Category Archives: J K Rowling

To sex or not to sex


THAT is the question: to sex or not to sex.
A lot of websites are saying no to sex.
On the first page of a Google search of mine, six websites had this exact same bait line: ‘American Playwright David Mamet explains why no play or movie he writes or directs include explicit sex scenes.’
Oh! Calcutta! you are so quaint

To a writer, the funniest thing  about  the websites all having the same sentence is they have it wrong. Re-read the sentence. It should not be “include” but “includes”.

It seems the only “ism’’ the www believes in is plagiarism and sometimes malapropism.  
I stole that plagiarism quip by the way.  While I am on a role, I will paraphrase another jest coined by someone else. Say no to promiscuous sex? We were brought up better than that. Say no, thank you, to promiscuous sex.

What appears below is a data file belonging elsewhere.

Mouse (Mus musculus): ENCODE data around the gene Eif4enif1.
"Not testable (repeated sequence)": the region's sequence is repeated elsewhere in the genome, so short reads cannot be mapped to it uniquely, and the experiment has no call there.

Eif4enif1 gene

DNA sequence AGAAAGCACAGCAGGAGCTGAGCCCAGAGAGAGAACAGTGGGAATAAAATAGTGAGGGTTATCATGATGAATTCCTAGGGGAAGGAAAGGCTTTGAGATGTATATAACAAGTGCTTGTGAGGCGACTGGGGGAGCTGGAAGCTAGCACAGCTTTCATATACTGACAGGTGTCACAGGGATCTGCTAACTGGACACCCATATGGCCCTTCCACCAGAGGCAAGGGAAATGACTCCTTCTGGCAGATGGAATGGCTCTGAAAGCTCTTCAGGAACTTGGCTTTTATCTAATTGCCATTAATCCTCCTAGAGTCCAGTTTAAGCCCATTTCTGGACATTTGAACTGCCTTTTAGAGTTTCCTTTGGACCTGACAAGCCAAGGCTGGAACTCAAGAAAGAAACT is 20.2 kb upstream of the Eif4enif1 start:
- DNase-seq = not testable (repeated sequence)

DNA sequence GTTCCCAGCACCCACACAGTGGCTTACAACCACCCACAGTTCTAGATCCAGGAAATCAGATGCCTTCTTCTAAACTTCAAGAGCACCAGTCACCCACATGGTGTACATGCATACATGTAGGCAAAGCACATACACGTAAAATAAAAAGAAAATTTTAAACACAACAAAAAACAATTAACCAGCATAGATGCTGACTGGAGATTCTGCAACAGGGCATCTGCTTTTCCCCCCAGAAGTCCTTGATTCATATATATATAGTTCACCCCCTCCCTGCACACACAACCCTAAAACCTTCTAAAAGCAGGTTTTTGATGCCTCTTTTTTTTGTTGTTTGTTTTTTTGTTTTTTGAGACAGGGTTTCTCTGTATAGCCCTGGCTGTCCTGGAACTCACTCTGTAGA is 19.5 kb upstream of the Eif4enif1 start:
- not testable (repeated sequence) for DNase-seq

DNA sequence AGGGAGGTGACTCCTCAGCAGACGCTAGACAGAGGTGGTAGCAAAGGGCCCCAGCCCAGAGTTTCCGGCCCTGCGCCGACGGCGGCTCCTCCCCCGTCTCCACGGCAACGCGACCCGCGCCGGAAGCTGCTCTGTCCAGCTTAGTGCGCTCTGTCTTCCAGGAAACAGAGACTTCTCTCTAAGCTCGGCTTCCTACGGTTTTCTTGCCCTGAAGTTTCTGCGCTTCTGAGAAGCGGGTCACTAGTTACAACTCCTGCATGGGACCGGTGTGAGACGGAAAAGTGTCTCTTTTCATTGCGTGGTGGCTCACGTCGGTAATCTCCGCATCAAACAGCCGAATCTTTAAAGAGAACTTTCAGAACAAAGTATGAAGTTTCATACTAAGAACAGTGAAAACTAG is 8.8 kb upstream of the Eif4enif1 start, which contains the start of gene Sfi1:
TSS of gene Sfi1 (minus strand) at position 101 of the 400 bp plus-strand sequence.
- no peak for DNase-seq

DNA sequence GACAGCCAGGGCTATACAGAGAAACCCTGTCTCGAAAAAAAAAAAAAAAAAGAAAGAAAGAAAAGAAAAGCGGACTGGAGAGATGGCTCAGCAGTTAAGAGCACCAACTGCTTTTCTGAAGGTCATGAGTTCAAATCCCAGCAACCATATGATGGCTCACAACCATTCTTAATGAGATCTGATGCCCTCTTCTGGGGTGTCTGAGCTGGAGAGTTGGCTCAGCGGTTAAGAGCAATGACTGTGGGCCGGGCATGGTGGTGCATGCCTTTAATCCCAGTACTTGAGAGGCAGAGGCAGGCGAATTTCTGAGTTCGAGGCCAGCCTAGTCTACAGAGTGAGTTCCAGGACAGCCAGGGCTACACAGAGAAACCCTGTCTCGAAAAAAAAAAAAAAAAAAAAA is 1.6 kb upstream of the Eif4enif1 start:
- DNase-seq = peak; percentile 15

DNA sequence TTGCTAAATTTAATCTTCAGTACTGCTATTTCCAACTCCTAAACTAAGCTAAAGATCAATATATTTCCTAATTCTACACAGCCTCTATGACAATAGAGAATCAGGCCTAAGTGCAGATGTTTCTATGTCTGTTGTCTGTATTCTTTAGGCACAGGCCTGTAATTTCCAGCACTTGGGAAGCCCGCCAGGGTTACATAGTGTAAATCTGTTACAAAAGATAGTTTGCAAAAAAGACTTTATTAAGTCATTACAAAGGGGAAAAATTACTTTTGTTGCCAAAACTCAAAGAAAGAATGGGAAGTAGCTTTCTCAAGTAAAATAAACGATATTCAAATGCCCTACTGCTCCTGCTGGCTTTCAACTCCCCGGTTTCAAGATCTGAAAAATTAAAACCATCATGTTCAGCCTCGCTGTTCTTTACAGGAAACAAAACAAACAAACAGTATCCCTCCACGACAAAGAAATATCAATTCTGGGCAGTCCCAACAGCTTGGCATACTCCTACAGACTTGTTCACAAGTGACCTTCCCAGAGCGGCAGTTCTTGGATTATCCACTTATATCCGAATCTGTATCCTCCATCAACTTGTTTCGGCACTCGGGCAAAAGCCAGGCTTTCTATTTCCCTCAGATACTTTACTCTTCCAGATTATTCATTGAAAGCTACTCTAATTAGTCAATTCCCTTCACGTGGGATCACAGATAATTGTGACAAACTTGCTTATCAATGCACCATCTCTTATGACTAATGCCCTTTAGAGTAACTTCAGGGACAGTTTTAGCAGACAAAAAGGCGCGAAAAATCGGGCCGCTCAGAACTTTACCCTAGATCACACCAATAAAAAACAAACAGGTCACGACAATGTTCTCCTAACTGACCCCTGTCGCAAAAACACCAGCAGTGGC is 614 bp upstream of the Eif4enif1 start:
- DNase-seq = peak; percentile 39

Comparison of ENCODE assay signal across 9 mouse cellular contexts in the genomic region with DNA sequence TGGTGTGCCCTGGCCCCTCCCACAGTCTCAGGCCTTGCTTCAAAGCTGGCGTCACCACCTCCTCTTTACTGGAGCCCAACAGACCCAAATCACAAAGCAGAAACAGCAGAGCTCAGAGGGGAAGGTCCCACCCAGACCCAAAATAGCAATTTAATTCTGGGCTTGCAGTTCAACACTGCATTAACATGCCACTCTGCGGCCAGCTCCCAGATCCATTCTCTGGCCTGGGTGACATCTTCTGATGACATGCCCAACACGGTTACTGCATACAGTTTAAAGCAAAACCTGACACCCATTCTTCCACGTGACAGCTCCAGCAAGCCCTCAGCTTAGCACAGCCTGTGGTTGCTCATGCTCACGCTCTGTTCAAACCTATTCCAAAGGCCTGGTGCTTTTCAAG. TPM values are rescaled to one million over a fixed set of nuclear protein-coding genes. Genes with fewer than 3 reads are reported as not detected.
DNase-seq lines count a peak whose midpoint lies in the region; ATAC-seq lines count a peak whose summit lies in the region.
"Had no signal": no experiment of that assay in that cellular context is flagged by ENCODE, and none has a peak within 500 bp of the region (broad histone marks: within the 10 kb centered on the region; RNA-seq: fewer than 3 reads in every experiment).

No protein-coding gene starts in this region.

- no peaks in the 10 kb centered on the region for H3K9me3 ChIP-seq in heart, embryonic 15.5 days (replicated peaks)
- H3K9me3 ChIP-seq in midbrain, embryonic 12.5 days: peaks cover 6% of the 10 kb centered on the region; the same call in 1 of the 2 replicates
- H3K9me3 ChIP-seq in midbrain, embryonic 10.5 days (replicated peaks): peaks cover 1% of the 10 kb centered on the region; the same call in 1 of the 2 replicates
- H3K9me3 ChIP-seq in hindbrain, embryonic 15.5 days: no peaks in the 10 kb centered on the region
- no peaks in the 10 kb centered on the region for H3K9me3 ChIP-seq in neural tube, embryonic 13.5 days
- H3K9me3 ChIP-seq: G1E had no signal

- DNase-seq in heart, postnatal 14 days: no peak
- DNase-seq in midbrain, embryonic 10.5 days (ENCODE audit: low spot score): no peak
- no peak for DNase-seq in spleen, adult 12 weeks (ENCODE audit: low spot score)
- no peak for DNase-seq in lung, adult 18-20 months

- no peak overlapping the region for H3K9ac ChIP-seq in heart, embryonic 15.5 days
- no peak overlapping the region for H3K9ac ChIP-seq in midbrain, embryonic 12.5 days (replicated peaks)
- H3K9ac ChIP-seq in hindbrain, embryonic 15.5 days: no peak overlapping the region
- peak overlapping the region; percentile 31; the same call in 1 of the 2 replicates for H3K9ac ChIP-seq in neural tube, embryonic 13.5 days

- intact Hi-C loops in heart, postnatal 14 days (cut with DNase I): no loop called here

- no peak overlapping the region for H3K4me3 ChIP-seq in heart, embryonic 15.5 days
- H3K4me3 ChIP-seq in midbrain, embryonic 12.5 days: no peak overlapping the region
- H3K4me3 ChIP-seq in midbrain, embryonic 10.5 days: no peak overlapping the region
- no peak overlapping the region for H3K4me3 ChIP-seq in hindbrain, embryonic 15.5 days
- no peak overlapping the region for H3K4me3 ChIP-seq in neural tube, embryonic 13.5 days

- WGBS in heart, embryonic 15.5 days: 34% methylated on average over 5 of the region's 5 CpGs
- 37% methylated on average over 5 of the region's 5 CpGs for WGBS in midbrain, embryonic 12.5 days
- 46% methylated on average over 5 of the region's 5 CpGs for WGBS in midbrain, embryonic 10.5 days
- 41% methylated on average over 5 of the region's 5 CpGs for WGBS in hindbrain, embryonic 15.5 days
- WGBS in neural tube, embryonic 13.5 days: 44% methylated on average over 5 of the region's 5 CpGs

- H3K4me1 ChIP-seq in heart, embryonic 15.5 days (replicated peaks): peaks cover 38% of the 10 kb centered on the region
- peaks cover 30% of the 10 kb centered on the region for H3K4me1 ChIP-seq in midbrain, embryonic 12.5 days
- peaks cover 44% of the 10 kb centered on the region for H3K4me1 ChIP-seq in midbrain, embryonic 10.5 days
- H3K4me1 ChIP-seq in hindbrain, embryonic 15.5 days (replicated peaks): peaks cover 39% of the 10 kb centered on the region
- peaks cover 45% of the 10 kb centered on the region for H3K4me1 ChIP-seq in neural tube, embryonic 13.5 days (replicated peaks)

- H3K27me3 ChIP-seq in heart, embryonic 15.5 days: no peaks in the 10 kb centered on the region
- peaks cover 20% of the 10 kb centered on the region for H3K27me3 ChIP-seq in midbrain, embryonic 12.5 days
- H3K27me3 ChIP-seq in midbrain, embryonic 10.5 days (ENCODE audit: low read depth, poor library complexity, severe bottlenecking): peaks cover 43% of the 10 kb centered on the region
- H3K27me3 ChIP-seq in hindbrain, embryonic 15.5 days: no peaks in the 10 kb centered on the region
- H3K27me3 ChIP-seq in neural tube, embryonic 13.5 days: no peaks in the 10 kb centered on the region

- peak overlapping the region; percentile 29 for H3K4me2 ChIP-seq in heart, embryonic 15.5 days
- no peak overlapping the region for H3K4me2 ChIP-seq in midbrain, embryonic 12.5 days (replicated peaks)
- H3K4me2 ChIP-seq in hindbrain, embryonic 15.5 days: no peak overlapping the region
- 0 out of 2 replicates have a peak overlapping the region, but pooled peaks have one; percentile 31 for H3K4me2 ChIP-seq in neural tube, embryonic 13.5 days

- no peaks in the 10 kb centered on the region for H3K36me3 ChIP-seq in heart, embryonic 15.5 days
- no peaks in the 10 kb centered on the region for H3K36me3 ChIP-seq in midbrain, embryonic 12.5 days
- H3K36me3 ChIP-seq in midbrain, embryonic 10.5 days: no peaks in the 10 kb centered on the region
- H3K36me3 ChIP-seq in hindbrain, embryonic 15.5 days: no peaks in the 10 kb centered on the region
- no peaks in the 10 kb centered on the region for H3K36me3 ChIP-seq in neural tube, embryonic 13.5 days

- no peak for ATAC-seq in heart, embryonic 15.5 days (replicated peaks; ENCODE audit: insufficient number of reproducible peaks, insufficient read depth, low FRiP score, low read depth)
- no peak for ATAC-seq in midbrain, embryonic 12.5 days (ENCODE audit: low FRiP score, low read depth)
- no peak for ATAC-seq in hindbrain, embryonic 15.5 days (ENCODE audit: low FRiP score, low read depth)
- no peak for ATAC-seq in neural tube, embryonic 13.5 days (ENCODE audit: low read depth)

Mamet is a playwright and he was saying explicit sex on the stage distracts people.
I would have thought than in the bedroom or outdoors, it tends to focus the actors and even an audience if there is one. Apparently not so on the stage, but books might be a different fetish of fish.
An erotic novel without sex might not sell too well. I am no expert on an erotic literature but some writer in the genre must have come up with a novel without copulation. I wonder how it went.
I am likewise unfamiliar with the ups and downs, the ins and outs, of romance titles but they tell me intertwining bodies are all the go on certain pages.
I do know about detective novels. Sex and greed are pretty much all she wrote is those.
At least, in one Raymond Chandler, Marlowe, despite his fondness for hard liquor, did not bed the femme fatale until she had left her husband.
Dashiell Hammet’s  Sam Spade, on the other hand, tells his faithful secretary he can only relate to women through sex.  Note to author Dash: decline that invitation for a guestie at the Jane Austin Book Club.